Equal Footing Needed for Bidders under Interstate Banking Law / Says Comptroller
Paschal, Jan, THE JOURNAL RECORD
Federal regulators would be more inclined to use Oklahoma's new interstate banking law, if it put out-of-state buyers and in-state bidders on equal footing, according to Robert Clarke, the U.S. Comptroller of the Currency.
"It's good to have the state law available," Clarke said, "but I would prefer to see everyone bid on an equal basis."
The new law, signed May 7, gives Oklahoma banks a chance to match bids by out-of-state financial institutions in the purchase of a failed or failing Oklahoma bank.
"An out-of-state financial institution has quite an investment involved in making a bid, so it's only natural that they are reluctant to do that, if someone else can come along and beat it," Clarketold The Journal Record.
That's why federal regulators used the federal interstate banking law, which originally expired at midnight July 14, to close the $1.6 billion First National Bank & Trust Co. of Oklahoma City and arrange its sale to First Interstate Bancorp. of Los Angeles.
That transaction ruled out the expected first big test of Oklahoma's new interstate banking law.
The state law has yet to be put to the test - despite a string of six Oklahoma bank failures, including three in the past three weeks.
The Oklahoma Legislature rushed to get the interstate banking law passed May 7 - in hopes it could be used to prevent the failure of the Bank of Commerce in Tulsa.
The next morning, Bank of Commerce was closed at 9:30 a.m. because of a run on deposits.
Oklahoma Banking Commissioner Robert Y. Empie blamed the news media for causing the run. That touched off a debate on what responsibilities banking regulators and the media have with regard to informing the public about a bank's true condition.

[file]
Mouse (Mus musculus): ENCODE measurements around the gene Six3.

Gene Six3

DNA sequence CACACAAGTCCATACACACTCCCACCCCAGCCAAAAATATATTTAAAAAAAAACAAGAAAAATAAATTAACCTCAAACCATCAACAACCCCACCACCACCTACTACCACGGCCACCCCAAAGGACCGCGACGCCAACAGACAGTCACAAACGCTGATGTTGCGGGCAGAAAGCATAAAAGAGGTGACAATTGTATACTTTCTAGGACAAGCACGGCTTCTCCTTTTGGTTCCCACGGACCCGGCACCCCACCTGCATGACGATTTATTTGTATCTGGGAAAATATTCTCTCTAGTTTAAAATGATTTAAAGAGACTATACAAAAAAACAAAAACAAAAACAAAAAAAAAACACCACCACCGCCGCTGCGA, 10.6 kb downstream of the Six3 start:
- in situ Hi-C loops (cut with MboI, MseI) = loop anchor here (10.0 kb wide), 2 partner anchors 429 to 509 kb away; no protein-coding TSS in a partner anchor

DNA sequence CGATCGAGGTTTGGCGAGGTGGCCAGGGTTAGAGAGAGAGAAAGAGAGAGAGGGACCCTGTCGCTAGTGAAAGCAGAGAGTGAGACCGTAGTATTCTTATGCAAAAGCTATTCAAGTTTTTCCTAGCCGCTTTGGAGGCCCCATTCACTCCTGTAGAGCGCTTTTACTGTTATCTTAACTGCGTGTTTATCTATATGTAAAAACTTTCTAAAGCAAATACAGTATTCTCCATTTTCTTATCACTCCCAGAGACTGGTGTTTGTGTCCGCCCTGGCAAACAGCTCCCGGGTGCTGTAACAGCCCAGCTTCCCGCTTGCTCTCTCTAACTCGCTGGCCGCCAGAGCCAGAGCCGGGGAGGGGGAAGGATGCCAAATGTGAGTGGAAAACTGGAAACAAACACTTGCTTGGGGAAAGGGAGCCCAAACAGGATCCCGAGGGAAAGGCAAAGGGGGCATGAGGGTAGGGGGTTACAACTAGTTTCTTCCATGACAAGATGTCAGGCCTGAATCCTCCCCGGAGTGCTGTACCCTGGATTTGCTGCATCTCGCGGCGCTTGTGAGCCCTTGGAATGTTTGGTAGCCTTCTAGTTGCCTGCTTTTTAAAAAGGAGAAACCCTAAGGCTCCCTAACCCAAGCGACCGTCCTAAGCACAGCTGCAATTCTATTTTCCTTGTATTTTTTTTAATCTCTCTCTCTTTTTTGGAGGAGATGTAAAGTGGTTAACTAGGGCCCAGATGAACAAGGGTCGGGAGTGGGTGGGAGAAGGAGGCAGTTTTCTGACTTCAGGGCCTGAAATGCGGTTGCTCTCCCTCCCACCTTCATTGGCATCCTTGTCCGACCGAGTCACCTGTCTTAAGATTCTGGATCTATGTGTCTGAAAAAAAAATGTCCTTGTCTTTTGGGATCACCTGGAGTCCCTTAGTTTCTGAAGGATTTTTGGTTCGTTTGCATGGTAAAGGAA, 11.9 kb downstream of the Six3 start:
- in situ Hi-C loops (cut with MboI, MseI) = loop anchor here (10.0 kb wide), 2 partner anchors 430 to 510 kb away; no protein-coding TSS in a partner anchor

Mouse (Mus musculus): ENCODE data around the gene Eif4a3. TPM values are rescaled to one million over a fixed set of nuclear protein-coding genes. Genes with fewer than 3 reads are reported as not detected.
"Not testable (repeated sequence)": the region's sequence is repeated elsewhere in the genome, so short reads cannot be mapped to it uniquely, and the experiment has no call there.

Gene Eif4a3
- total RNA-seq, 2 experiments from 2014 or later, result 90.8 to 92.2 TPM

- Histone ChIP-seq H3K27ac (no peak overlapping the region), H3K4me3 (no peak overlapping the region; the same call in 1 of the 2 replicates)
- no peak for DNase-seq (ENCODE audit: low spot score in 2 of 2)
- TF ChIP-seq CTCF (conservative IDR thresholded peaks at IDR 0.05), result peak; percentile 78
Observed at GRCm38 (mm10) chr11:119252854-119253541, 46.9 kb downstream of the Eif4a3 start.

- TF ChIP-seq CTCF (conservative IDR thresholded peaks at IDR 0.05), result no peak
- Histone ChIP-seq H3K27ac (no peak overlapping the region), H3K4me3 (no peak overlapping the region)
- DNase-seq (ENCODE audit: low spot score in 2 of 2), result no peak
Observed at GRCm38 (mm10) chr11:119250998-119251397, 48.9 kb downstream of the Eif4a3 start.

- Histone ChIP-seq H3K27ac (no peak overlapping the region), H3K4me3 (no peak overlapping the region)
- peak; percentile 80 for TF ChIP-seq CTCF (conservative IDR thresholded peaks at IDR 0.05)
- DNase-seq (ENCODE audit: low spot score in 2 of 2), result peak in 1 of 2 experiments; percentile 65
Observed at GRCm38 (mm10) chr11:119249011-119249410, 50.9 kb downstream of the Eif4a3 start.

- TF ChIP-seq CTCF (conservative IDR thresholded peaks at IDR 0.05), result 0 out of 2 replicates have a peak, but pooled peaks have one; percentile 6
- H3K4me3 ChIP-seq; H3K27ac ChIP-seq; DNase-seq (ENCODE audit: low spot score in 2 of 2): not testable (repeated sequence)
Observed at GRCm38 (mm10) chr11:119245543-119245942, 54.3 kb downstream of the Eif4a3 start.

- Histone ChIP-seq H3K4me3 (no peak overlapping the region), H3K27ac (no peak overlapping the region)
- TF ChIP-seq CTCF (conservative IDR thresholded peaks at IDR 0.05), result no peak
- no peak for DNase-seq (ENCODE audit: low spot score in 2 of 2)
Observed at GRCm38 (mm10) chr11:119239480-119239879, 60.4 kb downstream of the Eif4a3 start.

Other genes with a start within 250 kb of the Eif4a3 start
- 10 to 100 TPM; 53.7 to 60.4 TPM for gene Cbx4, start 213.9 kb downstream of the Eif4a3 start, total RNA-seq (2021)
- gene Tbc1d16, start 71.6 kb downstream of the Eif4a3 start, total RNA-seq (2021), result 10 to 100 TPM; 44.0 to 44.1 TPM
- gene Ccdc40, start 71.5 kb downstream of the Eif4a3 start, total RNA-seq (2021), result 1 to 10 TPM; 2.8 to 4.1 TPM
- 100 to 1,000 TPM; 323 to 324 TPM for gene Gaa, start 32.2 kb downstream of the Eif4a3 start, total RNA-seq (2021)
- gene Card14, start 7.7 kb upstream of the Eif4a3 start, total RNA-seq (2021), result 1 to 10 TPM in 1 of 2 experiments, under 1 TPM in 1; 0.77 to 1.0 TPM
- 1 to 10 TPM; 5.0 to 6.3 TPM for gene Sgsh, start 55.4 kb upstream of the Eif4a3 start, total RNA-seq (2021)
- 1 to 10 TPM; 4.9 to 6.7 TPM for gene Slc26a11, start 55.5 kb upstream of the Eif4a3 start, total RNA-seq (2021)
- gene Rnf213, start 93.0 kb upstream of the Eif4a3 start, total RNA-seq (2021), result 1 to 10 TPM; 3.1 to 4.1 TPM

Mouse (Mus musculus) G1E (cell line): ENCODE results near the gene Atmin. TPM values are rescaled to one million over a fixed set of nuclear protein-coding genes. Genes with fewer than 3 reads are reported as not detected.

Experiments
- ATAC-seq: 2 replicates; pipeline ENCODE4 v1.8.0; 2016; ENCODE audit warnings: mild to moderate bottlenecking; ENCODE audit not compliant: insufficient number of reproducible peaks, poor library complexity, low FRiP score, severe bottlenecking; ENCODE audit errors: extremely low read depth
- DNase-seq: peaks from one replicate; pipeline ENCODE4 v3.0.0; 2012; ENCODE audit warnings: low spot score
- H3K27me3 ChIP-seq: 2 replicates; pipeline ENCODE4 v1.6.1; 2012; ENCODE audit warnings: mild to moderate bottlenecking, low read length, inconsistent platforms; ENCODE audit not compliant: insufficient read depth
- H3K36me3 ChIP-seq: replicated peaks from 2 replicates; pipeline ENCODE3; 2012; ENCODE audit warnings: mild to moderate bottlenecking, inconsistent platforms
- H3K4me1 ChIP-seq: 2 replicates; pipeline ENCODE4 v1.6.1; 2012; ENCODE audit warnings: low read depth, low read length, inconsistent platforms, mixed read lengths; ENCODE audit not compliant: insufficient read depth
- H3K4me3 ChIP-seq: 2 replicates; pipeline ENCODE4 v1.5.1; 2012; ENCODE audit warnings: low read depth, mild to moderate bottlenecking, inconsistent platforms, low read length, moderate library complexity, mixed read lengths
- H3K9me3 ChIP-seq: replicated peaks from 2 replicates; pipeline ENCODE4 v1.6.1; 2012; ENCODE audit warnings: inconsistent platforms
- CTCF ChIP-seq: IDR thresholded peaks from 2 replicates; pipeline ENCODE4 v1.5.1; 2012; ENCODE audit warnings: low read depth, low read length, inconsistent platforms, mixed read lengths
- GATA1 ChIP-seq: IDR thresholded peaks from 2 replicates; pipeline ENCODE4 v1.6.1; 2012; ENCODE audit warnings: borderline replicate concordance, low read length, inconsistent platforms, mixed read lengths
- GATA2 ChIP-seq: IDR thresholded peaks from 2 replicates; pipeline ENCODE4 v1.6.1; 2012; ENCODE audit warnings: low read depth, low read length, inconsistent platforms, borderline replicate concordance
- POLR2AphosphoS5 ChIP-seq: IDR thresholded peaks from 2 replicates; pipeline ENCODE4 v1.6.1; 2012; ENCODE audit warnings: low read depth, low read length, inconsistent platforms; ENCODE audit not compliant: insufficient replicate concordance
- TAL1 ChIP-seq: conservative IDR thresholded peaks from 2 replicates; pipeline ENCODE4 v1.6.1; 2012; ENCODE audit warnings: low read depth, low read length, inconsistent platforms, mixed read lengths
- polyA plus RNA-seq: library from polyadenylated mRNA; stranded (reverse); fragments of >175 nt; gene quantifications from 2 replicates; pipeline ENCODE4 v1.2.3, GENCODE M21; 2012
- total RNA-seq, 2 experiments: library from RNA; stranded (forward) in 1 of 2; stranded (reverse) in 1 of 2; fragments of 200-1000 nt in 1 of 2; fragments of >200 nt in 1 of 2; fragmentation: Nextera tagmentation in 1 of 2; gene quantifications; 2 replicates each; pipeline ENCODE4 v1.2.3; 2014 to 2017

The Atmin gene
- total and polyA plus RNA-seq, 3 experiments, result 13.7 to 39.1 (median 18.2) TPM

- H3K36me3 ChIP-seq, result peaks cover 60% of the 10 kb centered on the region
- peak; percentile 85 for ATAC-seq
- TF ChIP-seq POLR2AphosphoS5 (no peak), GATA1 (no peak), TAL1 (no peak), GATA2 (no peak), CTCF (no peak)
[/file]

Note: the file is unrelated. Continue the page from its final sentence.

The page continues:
Oklahoma's liberalized branch-banking law - also passed this year - was used to reopen the failed Bank of Commerce on May 9 as a branch of the First National Bank & Trust Co. of Tulsa, a subsidiaryof Banks of Mid-America, the state's largest multi-bank holding company with about $3.4 billion in assets on June 30.
The broader branch-banking statute also has been used in three other bank acquisitions since early May, including two purchases in the past three weeks:
- The First National Bank & Trust Co. of Norman, closed May 19 by the comptroller's office, was acquired as a branch by Liberty National Bank & Trust Co. of Oklahoma City.
- The First National Bank & Trust Co. of El Reno, declared insolvent Aug. 7, was reopened Aug. 11 as a branch of American National Bank of Lawton.
- Citizens National Bank & Trust Co. of Oklahoma City, closed Aug. 14 by the comptroller's office, was reopened Aug. 18 as a branch of Liberty National Bank.
The First National Bank of Cordell - the third Oklahoma bank to fail in a three-week period - has been liquidated. . .
- Holliday Mortgage Corp., a Tulsa-based mortgage banking firm, has surpassed a loan servicing volume of $200 million. …